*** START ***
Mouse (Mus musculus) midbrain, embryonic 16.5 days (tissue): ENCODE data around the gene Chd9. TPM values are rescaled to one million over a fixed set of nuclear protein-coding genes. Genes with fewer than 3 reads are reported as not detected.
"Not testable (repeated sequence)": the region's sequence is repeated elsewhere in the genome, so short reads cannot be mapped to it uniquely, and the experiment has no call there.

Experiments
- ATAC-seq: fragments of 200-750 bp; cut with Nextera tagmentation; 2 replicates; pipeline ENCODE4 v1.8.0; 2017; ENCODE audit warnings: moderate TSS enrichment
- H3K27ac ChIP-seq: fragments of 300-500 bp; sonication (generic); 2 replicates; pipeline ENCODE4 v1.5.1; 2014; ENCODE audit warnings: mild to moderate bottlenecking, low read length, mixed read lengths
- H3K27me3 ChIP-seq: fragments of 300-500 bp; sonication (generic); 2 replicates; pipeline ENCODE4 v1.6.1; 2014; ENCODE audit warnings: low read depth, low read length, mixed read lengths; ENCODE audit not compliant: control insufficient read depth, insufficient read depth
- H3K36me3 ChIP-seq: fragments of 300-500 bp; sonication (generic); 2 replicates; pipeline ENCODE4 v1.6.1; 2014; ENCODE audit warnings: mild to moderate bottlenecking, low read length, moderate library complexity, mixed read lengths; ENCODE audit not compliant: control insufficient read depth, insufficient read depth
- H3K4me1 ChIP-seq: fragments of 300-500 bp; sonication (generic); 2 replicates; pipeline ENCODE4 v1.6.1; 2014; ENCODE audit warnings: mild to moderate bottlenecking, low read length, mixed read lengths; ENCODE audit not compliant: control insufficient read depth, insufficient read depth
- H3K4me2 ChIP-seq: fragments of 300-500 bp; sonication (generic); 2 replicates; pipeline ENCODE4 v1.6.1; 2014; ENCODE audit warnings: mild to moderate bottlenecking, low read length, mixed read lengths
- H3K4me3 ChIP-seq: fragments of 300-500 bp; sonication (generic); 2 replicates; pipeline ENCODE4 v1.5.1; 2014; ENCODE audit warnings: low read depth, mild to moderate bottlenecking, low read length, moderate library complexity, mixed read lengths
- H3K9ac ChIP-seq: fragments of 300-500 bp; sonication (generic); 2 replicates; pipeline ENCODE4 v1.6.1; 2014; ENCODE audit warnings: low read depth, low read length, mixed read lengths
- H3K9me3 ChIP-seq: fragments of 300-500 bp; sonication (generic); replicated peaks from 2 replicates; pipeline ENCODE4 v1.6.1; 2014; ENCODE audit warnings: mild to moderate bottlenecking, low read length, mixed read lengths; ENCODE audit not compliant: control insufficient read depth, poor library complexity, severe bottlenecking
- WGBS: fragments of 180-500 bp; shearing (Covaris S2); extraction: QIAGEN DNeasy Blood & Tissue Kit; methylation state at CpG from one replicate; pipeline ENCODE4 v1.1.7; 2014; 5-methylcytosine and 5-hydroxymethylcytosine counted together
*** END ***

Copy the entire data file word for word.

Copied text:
Mouse (Mus musculus) midbrain, embryonic 16.5 days (tissue): ENCODE data around the gene Chd9. TPM values are rescaled to one million over a fixed set of nuclear protein-coding genes. Genes with fewer than 3 reads are reported as not detected.
"Not testable (repeated sequence)": the region's sequence is repeated elsewhere in the genome, so short reads cannot be mapped to it uniquely, and the experiment has no call there.

Experiments
- ATAC-seq: fragments of 200-750 bp; cut with Nextera tagmentation; 2 replicates; pipeline ENCODE4 v1.8.0; 2017; ENCODE audit warnings: moderate TSS enrichment
- H3K27ac ChIP-seq: fragments of 300-500 bp; sonication (generic); 2 replicates; pipeline ENCODE4 v1.5.1; 2014; ENCODE audit warnings: mild to moderate bottlenecking, low read length, mixed read lengths
- H3K27me3 ChIP-seq: fragments of 300-500 bp; sonication (generic); 2 replicates; pipeline ENCODE4 v1.6.1; 2014; ENCODE audit warnings: low read depth, low read length, mixed read lengths; ENCODE audit not compliant: control insufficient read depth, insufficient read depth
- H3K36me3 ChIP-seq: fragments of 300-500 bp; sonication (generic); 2 replicates; pipeline ENCODE4 v1.6.1; 2014; ENCODE audit warnings: mild to moderate bottlenecking, low read length, moderate library complexity, mixed read lengths; ENCODE audit not compliant: control insufficient read depth, insufficient read depth
- H3K4me1 ChIP-seq: fragments of 300-500 bp; sonication (generic); 2 replicates; pipeline ENCODE4 v1.6.1; 2014; ENCODE audit warnings: mild to moderate bottlenecking, low read length, mixed read lengths; ENCODE audit not compliant: control insufficient read depth, insufficient read depth
- H3K4me2 ChIP-seq: fragments of 300-500 bp; sonication (generic); 2 replicates; pipeline ENCODE4 v1.6.1; 2014; ENCODE audit warnings: mild to moderate bottlenecking, low read length, mixed read lengths
- H3K4me3 ChIP-seq: fragments of 300-500 bp; sonication (generic); 2 replicates; pipeline ENCODE4 v1.5.1; 2014; ENCODE audit warnings: low read depth, mild to moderate bottlenecking, low read length, moderate library complexity, mixed read lengths
- H3K9ac ChIP-seq: fragments of 300-500 bp; sonication (generic); 2 replicates; pipeline ENCODE4 v1.6.1; 2014; ENCODE audit warnings: low read depth, low read length, mixed read lengths
- H3K9me3 ChIP-seq: fragments of 300-500 bp; sonication (generic); replicated peaks from 2 replicates; pipeline ENCODE4 v1.6.1; 2014; ENCODE audit warnings: mild to moderate bottlenecking, low read length, mixed read lengths; ENCODE audit not compliant: control insufficient read depth, poor library complexity, severe bottlenecking
- WGBS: fragments of 180-500 bp; shearing (Covaris S2); extraction: QIAGEN DNeasy Blood & Tissue Kit; methylation state at CpG from one replicate; pipeline ENCODE4 v1.1.7; 2014; 5-methylcytosine and 5-hydroxymethylcytosine counted together